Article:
•         The anterior limb of the internal capsule contains:

•         1) frontopontine (corticofugal) fibers project from frontal cortex to pons;

•         2) thalamocortico fibers connect the medial and anterior nuclei of the thalamus to the frontal lobes (these are severed during a prefrontal lobotomy).

•         The retrolenticular part contains fibers from the optic system, coming from the lateral geniculate nucleus of the thalamus. More posteriorly, this becomes the optic radiation.

•         Some fibers from the medial geniculate nucleus (which carry auditory information) pass mostly in the sublenticular part.

 

CLINICAL ANATOMY

•         Commissures of the Cerebrum

The major commissure is the large corpus callosum. The majority of the fibers within the corpus callosum interconnect symmetrical areas of the cerebral cortex. Because it transfers information from one hemisphere to another, the corpus callosum is essential for learned discrimination, sensory experience, and memory.

•         Occasionally, the corpus callosum fails to develop, and in these individuals, no definite signs or symptoms appear.

•          Should the corpus callosum be destroyed by disease in later life, however, each hemisphere becomes isolated, and the patient responds as if he or she has two separate brains. The patient’s general intelligence and behavior appear normal, since over the years both hemispheres have been trained to respond to different situations.

•          If a pencil is placed in the patient’s right hand (with the eyes closed), he or she will recognize the object by touch and be able to describe it. If the pencil is placed in the left hand, the tactile information will pass to the right postcentral gyrus. This information will not be able to travel through the corpus callosum to the speech area in the left hemisphere; therefore, the patient will be unable to describe the object in his or her left hand.

Lesions of the Internal Capsule

•         Arterial Hemorrhage caused by Atheromatous Degeneration in an artery in a patient with high blood pressure.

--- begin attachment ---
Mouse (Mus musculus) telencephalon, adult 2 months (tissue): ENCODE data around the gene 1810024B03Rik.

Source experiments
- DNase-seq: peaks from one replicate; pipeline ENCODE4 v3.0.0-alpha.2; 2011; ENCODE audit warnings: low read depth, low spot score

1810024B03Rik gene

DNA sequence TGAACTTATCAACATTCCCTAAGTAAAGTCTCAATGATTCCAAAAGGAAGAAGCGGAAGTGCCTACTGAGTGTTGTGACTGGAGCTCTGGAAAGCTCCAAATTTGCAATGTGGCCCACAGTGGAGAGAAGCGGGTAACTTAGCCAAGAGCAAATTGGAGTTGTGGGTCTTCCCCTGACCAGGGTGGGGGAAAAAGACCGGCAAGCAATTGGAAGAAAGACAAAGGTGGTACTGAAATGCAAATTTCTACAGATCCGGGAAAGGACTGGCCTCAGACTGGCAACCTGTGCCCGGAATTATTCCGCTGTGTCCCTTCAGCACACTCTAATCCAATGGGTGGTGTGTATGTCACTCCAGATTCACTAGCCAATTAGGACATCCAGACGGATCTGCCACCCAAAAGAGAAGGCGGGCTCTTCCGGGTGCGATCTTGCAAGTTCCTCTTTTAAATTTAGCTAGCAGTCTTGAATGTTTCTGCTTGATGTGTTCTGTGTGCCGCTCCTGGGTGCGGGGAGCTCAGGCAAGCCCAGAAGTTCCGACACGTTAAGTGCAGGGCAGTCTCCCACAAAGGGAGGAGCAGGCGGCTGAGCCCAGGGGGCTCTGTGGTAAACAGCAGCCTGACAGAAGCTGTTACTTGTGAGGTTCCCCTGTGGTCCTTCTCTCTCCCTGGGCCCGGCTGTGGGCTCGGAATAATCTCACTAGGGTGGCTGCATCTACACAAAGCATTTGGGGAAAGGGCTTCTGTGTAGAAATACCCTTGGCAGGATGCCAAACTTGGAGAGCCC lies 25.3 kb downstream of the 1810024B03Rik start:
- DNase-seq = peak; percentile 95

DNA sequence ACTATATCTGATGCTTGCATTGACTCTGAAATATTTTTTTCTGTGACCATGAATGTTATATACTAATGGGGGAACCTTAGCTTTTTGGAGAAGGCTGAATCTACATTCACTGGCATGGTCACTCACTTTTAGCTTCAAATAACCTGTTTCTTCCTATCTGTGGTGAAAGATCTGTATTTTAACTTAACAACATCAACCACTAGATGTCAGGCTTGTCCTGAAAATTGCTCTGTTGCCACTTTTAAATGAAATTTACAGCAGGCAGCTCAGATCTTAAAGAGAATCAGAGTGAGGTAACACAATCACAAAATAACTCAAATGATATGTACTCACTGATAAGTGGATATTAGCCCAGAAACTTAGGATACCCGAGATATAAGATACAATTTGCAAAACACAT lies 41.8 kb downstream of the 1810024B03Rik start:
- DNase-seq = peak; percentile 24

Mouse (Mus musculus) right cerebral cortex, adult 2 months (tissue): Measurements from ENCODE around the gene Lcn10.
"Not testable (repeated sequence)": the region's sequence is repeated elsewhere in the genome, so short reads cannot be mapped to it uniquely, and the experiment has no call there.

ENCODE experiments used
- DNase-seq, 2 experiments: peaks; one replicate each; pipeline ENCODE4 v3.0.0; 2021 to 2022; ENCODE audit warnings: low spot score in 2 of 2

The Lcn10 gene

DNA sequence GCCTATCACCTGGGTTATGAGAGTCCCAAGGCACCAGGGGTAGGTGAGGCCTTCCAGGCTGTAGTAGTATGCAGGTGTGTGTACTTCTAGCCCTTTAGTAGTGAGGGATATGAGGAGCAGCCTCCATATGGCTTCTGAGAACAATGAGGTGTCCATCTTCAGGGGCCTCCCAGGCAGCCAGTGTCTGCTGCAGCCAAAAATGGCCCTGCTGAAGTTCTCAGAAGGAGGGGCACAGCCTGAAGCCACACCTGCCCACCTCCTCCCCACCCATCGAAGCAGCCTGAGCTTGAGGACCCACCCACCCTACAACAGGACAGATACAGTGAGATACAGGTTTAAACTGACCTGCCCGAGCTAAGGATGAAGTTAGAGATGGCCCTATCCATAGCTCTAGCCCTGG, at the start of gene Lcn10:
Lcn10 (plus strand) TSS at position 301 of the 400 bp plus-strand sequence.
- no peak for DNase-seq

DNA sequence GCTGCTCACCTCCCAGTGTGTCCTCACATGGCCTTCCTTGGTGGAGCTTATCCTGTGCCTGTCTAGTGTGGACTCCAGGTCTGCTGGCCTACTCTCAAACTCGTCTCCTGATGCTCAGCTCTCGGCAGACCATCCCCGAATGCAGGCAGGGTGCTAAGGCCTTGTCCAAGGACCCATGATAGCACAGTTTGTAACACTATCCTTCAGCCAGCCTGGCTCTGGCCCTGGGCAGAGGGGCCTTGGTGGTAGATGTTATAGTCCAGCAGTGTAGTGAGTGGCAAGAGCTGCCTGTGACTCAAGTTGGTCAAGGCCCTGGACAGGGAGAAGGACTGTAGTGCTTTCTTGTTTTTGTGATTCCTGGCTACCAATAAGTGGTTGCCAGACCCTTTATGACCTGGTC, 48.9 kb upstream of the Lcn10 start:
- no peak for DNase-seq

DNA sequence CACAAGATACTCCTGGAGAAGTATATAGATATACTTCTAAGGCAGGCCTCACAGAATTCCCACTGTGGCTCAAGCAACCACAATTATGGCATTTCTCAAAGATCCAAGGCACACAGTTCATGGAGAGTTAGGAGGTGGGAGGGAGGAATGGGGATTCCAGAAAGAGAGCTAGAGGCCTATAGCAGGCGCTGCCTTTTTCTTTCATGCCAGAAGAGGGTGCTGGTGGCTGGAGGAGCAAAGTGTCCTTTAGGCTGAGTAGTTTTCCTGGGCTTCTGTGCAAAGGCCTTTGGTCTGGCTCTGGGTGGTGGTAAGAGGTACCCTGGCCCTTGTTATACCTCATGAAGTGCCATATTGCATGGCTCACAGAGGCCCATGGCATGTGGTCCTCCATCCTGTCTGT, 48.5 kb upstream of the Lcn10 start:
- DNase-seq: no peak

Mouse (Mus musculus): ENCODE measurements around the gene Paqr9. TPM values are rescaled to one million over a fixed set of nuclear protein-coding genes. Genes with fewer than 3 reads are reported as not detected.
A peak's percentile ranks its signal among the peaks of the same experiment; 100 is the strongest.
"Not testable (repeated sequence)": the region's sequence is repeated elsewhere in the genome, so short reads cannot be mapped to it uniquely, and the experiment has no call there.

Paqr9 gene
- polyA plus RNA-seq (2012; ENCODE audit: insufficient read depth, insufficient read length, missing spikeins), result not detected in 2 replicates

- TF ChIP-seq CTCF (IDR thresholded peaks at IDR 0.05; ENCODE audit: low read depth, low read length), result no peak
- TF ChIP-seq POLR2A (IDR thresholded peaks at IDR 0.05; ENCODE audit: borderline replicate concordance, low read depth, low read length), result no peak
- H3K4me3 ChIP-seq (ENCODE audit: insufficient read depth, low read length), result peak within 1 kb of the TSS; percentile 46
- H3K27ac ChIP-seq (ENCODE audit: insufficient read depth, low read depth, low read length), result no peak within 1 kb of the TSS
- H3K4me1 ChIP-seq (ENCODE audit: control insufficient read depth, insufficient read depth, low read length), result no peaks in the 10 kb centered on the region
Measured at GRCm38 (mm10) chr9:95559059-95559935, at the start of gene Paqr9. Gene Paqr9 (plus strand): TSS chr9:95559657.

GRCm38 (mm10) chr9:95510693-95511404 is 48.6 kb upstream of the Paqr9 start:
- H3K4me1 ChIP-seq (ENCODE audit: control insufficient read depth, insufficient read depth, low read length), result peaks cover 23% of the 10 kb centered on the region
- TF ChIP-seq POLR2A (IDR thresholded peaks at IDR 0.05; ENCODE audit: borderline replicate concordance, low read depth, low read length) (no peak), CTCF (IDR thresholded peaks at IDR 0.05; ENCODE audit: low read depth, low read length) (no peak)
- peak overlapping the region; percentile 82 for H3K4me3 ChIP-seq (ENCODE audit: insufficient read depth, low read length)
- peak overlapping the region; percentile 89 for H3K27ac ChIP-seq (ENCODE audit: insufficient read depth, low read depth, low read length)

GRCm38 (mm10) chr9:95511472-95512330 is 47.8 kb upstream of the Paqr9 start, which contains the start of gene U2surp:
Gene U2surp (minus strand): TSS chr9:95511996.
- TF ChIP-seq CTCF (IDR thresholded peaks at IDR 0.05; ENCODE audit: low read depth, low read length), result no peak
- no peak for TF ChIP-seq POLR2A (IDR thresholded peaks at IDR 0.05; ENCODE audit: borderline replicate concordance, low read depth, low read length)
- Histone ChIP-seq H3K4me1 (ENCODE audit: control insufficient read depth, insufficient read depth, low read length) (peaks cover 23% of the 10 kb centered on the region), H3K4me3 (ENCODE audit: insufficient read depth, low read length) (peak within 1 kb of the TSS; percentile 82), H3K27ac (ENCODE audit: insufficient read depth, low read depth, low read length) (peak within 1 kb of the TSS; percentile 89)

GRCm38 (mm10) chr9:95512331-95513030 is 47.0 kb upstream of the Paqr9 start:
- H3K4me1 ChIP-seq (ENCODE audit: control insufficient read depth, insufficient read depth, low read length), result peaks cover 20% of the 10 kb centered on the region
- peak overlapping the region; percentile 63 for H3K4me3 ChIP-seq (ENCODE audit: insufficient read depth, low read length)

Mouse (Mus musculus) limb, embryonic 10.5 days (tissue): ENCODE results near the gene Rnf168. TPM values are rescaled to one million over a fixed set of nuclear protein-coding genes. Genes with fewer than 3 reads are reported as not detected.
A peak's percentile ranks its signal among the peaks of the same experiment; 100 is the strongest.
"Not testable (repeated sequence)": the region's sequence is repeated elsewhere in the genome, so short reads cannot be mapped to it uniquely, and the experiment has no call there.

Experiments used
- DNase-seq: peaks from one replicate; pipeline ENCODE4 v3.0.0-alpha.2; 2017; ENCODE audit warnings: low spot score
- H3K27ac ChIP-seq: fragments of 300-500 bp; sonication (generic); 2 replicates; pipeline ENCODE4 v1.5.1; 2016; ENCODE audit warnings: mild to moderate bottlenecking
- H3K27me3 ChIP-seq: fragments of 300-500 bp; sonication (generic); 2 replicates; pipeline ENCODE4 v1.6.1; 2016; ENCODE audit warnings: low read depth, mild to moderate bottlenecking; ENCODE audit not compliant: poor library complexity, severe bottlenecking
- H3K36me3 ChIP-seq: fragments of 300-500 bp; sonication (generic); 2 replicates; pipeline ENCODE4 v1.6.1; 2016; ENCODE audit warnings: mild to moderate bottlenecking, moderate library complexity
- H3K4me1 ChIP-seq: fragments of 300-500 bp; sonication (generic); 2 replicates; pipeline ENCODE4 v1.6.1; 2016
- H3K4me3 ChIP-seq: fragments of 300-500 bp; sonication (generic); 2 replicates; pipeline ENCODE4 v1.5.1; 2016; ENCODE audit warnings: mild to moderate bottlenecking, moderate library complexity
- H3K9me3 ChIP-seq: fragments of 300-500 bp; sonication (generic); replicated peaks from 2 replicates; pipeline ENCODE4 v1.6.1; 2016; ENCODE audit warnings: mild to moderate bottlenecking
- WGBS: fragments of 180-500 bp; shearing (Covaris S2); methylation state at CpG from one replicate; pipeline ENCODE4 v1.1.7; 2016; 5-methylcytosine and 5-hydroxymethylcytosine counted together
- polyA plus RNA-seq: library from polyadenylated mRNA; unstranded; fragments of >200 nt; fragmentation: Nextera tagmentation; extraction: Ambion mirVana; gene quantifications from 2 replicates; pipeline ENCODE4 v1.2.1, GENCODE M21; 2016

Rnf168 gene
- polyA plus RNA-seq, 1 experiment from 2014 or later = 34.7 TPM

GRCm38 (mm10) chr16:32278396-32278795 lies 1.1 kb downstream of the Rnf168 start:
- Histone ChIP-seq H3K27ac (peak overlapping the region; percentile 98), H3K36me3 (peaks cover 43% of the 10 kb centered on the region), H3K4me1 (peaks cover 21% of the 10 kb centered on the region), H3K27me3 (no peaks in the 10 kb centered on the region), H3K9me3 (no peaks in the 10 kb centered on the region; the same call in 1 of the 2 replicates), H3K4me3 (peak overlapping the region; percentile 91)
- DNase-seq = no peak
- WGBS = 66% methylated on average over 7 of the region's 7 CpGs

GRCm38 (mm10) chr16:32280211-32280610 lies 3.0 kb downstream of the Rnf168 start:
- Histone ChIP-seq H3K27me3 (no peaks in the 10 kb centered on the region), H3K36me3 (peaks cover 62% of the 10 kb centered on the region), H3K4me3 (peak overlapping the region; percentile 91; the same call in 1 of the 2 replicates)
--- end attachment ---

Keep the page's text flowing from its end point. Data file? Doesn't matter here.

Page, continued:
•         Because of the high concentration of important nerve fibers within the internal capsule, even a small hemorrhage can cause widespread effects on the contralateral side of the body.

•         Not only is the immediate neural tissue destroyed by the blood, which later clots, but also neighboring nerve fibers may be compressed or be edematous.

Alzheimer Disease

•         Early memory loss, a disintegration of personality, complete disorientation, deterioration in speech, and restlessness are common signs. In the late stages, the patient may become mute, incontinent, and bedridden and usually dies of some other disease.

•         so-called senile plaques are found in the atrophic cortex.

•         In the center of each plaque is an extracellular collection of degenerating nervous tissue, with an excess of intracellular neurofibrils that are tangled and twisted, forming neurofibrillary tangles.

Histological slides are available here.

Check Also

bone, muscles, joints

Spinal Stenosis

Your spine, or backbone, protects your spinal cord and allows you to stand and bend. …

6 comments

  1. Pretty nice post. I just stumbled upon your blog and wanted to say that I have really enjoyed browsing your blog posts. In any case I’ll be subscribing to your feed and I hope you write again soon!

  2. You essentially help to make seriously articles I would say. This is the very first time We frequented your own web page and so much I?m impressed with the research you’ve made to make this particular post amazing. Great job!

  3. Seriously! This kind of is all I can state for a blog post like this excellent. This important is actually a incredibly interesting post on the blog. You really should know a lot about this amazing

  4. Truly definitely great web site publish which has obtained me considering. I by no means looked at this from the stage of look at.

  5. Nice piece of info that you’ve got in this website publish. Hope I can get some a lot more of this stuff on your website. I’ll appear back.

  6. I’m amazed, I have to admit. Seldom do I encounter a blog that’s both educative and
    entertaining, and let me tell you, you have hit the nail
    on the head. The issue is an issue that not enough people are speaking intelligently about.
    I am very happy I found this inn my search for something regarding this.

    My web blog fotografi matrimonio milano

Leave a Reply

Your email address will not be published. Required fields are marked *